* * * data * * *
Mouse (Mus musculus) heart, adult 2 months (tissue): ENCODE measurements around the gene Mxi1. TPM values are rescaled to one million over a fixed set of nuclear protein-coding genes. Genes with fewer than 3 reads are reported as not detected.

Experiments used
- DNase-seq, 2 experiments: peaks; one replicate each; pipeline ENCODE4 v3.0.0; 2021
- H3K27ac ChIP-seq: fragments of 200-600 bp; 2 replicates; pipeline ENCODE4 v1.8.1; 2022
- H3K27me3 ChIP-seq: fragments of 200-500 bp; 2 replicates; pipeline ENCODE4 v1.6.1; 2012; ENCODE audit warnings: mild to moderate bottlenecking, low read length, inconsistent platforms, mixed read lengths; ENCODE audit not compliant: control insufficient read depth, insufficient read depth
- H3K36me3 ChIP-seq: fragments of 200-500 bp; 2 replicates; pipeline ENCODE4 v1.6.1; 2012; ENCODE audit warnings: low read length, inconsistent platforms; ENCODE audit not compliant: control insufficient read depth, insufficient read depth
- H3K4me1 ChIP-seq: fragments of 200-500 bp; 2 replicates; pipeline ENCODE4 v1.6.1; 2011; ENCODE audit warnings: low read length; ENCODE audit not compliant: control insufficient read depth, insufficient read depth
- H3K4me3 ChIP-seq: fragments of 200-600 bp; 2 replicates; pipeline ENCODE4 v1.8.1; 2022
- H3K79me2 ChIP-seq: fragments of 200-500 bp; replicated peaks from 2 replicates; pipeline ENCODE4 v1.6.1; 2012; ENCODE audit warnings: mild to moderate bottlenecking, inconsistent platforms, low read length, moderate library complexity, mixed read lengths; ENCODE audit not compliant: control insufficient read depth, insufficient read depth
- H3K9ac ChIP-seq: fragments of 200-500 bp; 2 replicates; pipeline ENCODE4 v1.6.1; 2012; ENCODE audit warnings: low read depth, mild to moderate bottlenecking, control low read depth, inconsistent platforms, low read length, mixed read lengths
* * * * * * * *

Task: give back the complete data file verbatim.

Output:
Mouse (Mus musculus) heart, adult 2 months (tissue): ENCODE measurements around the gene Mxi1. TPM values are rescaled to one million over a fixed set of nuclear protein-coding genes. Genes with fewer than 3 reads are reported as not detected.

Experiments used
- DNase-seq, 2 experiments: peaks; one replicate each; pipeline ENCODE4 v3.0.0; 2021
- H3K27ac ChIP-seq: fragments of 200-600 bp; 2 replicates; pipeline ENCODE4 v1.8.1; 2022
- H3K27me3 ChIP-seq: fragments of 200-500 bp; 2 replicates; pipeline ENCODE4 v1.6.1; 2012; ENCODE audit warnings: mild to moderate bottlenecking, low read length, inconsistent platforms, mixed read lengths; ENCODE audit not compliant: control insufficient read depth, insufficient read depth
- H3K36me3 ChIP-seq: fragments of 200-500 bp; 2 replicates; pipeline ENCODE4 v1.6.1; 2012; ENCODE audit warnings: low read length, inconsistent platforms; ENCODE audit not compliant: control insufficient read depth, insufficient read depth
- H3K4me1 ChIP-seq: fragments of 200-500 bp; 2 replicates; pipeline ENCODE4 v1.6.1; 2011; ENCODE audit warnings: low read length; ENCODE audit not compliant: control insufficient read depth, insufficient read depth
- H3K4me3 ChIP-seq: fragments of 200-600 bp; 2 replicates; pipeline ENCODE4 v1.8.1; 2022
- H3K79me2 ChIP-seq: fragments of 200-500 bp; replicated peaks from 2 replicates; pipeline ENCODE4 v1.6.1; 2012; ENCODE audit warnings: mild to moderate bottlenecking, inconsistent platforms, low read length, moderate library complexity, mixed read lengths; ENCODE audit not compliant: control insufficient read depth, insufficient read depth
- H3K9ac ChIP-seq: fragments of 200-500 bp; 2 replicates; pipeline ENCODE4 v1.6.1; 2012; ENCODE audit warnings: low read depth, mild to moderate bottlenecking, control low read depth, inconsistent platforms, low read length, mixed read lengths